Photographer: Kiyoshi Ota/Bloomberg

Japan’s Central Bank Tweaks Message as Dissenter Calls for More Easing

Updated on
  • Kuroda speech included new language on risks of more stimulus
  • Changes are said to have been wrongly interpreted as exit hint

A new dissenter on the Bank of Japan board calling for more stimulus has prompted the BOJ to adjust its communications to flag risks of additional easing, according to people familiar with the central bank’s discussions.

The change in messaging could explain why some investors wrongly interpreted Governor Haruhiko Kuroda’s recent comments on the "reversal rate" theory as a hint about an earlier policy exit, said the people, who asked not to be named because the discussions are private.

The calls for further easing by Goushi Kataoka, a reflationist who joined the board in July, raised the need to explain the reasons for not adding stimulus despite the price target remaining elusive, the people said. Kataoka became the first dissenter to call for more aggressive stimulus than the rest of the board since Kuroda took the helm in 2013.

Read more: Kuroda Gives Japan’s Long-Suffering Bond Traders 2018 Hope

The yen weakened 0.2 percent against the U.S. dollar immediately after Bloomberg reported the adjustment to the BOJ’s messaging. It later retraced the move and traded at 112.18 versus the dollar at 3:15 p.m. in Tokyo.

Many BOJ officials see the current yield curve as best for Japan’s economy for now, given that inflationary pressures are gradually rising while low yields are not disrupting the financial system, the people said. The BOJ has consistently said it will continue its powerful easing program because its 2 percent inflation target remains distant, they noted.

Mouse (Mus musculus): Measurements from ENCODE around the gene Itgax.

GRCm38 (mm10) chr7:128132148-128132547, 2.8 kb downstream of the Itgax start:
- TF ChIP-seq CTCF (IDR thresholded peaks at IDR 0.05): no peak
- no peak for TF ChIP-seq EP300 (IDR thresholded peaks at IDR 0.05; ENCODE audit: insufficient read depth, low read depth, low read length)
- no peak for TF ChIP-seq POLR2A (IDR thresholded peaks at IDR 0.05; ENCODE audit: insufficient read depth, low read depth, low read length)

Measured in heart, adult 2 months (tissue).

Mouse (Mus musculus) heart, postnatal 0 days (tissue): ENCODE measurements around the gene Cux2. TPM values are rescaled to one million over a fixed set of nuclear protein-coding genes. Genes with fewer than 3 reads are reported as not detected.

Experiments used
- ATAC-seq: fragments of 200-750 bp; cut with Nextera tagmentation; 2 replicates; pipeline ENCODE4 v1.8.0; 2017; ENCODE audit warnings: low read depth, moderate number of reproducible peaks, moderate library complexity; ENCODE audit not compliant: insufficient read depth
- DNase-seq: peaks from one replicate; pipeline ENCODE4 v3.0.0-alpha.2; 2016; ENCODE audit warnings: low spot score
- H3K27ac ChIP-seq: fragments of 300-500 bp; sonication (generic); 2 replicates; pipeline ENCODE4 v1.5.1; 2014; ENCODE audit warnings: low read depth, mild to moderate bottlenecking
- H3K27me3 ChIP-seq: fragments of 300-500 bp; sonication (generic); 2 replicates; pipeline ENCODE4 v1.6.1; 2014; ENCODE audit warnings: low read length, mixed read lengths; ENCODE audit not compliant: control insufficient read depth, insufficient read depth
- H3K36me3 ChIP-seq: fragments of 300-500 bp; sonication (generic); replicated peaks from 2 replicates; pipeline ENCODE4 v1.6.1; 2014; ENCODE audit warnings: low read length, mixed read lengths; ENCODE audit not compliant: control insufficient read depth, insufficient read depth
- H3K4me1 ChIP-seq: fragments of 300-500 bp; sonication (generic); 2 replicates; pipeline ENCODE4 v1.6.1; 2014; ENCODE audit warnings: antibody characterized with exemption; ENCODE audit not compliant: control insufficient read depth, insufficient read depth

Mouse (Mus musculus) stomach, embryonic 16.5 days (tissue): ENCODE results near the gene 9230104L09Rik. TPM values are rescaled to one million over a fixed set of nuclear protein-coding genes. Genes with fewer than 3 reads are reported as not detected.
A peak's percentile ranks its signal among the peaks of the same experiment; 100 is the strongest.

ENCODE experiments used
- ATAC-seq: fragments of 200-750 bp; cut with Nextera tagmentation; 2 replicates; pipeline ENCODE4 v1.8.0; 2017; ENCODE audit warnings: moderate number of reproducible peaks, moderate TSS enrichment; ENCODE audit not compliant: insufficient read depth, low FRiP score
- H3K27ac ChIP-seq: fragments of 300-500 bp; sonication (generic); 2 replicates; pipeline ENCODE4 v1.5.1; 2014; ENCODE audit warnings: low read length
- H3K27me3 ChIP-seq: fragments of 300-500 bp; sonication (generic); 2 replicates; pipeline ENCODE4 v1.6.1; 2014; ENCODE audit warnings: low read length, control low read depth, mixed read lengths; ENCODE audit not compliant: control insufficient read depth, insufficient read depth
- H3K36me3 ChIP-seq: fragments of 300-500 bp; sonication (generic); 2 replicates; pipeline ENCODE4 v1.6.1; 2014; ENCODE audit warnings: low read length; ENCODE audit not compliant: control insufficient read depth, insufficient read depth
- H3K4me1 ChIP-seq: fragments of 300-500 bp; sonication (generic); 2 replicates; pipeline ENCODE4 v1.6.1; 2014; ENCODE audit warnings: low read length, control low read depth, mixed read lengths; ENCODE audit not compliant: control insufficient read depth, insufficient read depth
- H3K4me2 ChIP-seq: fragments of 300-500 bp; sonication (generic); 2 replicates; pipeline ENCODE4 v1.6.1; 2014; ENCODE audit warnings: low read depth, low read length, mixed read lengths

Former board members Takahide Kiuchi and Takehiro Sato, whose terms ended in July, consistently voted against board decisions, but they argued that the stimulus was excessive.

Kuroda’s comments on the "reversal rate," first mentioned by name in a mid-November speech, were meant to reaffirm the risks of additional easing, while making clear that those risks had not been realized, according to the people.

Some economists said Kuroda’s speech acknowledged the negative side effects of current BOJ policy, giving the central bank room to move toward an earlier-than-expected exit.

BOJ officials have been puzzled by the attention Kuroda’s comments received, the people said.

Though it was the first time Kuroda used the term "reversal rate" publicly, the BOJ had previously and repeatedly discussed the same basic idea, which was taken into account when it introduced its yield curve control program in September last year, they said.

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